Internet Art Subverts the Monetary Ecosystem With Viruses, Spyware, and Leaks

Art on the Internet has to deal with a few central, radical departures from the traditional gallery-and-museum context. Artworks are presumed to be scarce goods valued for their uniqueness, but digital files are freely accessible and sharable online without any loss in viewing experience. There’s no need to pay to own Internet art, acquisitioning is as easy as a right-click of the mouse. There are no gatekeepers to determine what’s visible and what isn’t, but then there’s also no viable system for artists to support themselves.

C.R.E.A.M.,” an exhibition organized by new media curator Lindsay Howard at the crowd-funding-based online art space Art Micro Patronage, confronts these issues of monetization, access, and scarcity in a no-nonsense way that too many exhibitions, let alone online-only presentations, shy away from. The work on display both embraces its native online context and deals self-consciously with the problems that this context presents — like the virus comically satirized by Netherland duo JODI in “GOODTIMES,” the show’s opening gambit, each piece is insidious.

“G.R.E.E.D.” is a browser extension, a small piece of software, by Greg Leuch that acts as a parasite to its voluntary audience, monitoring the browsing history and identity information of users. Should a user attempt to deactivate it, “G.R.E.E.D.” will publish their stored (and presumably private) data. This is only preventable by paying a licensing fee to Leuch through Art Micro Patronage. It’s aggressive spyware as art, a work that blackmails its own bounty from collectors.


Artists Ole Fach and Kim Asendorf continue their investigation into the commodification of Internet art with “The $20 File,” a once-off downloadable file that contains a randomly generated abstract composition of digital characters. Each work is unique, and verifiable through a certificate number at the top of the file. The piece’s structure and its title play at art-world norms of scarcity, but the final value of the drawing is entirely up to the consumer. The artists suggest the collector (downloader) immediately “raise the price” of their piece, a purely theoretical gesture that was made more literal in the escalating estimates of the duo’s “GIF Market.”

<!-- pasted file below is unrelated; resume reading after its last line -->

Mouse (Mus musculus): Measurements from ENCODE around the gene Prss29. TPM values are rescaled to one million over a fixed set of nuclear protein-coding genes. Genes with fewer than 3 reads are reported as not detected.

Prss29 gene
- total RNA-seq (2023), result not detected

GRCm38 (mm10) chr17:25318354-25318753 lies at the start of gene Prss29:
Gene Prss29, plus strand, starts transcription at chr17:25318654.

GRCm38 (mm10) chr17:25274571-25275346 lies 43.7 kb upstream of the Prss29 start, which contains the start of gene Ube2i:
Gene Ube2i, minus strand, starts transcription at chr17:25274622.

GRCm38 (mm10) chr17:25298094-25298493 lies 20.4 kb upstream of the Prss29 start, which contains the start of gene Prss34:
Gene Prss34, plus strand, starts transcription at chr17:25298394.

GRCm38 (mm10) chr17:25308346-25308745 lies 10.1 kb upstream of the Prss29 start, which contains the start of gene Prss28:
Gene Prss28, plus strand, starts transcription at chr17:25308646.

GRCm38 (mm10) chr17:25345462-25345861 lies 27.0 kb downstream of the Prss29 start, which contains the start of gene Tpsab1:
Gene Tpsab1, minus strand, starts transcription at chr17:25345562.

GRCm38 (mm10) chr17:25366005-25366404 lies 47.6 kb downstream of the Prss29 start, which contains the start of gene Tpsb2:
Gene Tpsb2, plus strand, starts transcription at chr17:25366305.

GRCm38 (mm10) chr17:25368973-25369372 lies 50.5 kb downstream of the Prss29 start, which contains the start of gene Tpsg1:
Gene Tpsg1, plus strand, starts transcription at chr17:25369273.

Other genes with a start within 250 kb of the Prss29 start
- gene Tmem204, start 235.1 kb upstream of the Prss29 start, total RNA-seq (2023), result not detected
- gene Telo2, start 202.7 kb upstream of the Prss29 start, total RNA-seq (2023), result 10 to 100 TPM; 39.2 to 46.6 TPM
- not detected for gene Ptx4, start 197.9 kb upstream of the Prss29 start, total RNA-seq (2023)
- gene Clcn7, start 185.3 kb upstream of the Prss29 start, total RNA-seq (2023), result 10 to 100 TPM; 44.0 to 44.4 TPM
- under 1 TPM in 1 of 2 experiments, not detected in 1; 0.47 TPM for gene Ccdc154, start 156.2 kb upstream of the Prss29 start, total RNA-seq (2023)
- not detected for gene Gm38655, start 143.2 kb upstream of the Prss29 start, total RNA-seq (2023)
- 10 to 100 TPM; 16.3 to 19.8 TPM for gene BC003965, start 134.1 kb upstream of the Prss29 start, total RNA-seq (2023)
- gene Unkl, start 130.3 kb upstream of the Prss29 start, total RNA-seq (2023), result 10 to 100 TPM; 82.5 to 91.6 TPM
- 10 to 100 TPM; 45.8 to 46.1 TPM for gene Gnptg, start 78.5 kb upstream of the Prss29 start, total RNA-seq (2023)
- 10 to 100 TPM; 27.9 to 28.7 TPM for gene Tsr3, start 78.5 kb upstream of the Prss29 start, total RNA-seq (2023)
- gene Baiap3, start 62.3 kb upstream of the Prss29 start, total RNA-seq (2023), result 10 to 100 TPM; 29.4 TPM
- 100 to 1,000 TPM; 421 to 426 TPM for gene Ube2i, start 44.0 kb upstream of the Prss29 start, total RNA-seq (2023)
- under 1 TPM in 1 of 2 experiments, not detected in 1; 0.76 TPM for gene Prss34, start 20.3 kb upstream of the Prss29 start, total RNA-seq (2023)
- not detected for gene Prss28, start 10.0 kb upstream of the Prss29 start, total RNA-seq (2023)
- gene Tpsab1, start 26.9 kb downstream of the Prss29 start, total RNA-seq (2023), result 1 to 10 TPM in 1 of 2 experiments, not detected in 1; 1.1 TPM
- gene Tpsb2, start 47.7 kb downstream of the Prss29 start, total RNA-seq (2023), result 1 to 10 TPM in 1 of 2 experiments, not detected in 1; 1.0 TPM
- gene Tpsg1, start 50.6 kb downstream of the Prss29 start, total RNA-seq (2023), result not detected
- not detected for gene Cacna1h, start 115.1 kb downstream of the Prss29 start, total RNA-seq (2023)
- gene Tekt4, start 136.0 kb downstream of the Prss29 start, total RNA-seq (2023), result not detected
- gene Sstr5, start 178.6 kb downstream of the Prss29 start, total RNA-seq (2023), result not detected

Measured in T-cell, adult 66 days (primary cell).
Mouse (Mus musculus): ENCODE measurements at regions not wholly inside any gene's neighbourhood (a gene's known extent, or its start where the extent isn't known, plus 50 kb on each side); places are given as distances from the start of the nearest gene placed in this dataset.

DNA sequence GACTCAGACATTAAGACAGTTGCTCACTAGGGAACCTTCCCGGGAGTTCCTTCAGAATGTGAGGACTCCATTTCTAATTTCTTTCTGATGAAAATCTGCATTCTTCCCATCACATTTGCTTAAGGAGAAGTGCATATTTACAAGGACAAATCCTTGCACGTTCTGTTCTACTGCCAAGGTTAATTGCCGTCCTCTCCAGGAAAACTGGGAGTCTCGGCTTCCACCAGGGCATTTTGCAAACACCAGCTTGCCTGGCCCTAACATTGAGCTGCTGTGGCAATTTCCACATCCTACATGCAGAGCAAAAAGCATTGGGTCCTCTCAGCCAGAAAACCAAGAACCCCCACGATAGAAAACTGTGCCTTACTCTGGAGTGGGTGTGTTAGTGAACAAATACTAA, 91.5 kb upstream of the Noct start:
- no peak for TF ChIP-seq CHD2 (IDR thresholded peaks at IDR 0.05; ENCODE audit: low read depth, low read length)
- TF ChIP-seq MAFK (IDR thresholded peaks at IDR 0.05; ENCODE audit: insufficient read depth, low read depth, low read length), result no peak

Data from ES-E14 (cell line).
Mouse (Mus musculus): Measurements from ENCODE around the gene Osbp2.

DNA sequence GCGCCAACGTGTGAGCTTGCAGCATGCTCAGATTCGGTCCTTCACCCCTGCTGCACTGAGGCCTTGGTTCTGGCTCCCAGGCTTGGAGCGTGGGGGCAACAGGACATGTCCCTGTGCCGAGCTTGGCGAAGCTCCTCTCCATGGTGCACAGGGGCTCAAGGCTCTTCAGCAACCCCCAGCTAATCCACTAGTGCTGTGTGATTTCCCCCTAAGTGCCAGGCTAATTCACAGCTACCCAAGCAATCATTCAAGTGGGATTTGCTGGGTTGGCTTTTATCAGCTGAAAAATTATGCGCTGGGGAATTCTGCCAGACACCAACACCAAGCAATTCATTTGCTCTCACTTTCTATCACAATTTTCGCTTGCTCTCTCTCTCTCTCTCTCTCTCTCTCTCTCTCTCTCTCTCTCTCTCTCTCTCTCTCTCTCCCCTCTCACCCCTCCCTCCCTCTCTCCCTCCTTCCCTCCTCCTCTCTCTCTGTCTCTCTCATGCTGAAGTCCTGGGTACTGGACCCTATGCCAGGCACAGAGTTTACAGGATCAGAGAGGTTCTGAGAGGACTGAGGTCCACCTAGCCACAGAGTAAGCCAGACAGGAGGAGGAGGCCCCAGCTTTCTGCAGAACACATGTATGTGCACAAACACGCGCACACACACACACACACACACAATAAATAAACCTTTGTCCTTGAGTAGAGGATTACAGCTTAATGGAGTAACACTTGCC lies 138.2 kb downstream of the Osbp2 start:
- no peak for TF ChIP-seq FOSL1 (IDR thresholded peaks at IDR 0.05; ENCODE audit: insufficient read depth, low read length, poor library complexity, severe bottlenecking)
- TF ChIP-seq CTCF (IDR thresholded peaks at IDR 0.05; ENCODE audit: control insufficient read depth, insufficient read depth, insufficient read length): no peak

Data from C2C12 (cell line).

Other works play at the Web’s capacity for democracy, but also hint at its impossibility. Aram Bartholl’s “Open Internet” is a mashup of LED signs flashing out the title, a tongue-in-cheek reference to the movement for uninhibited surfing. David Horvitz’s attempt to get 10,000 people to mail $.58 to Sallie Mae to cover loans incurred for his Bard College MFA is a Kickstarter-age stunt that lands flat. Why are we paying for his MFA, again? The content-hungry Internet demands a certain amount of titillation in exchange for cash.

While it’s true that, as Howard writes in her curatorial statement, “Artists need money… Good art should not only be widely distributed, but also financially supported,” the show’s last piece underlines the Internet’s innate anarchy and the difficulty of receiving both money and exposure. Anonymous collective 0-Day has offered up the entirety of Art Micro Patronage’s online exhibition history for download, subverting the space’s model of tipping artists for their work. You can pay, if you like, but no one’s forcing you — yet.

— Kyle Chayka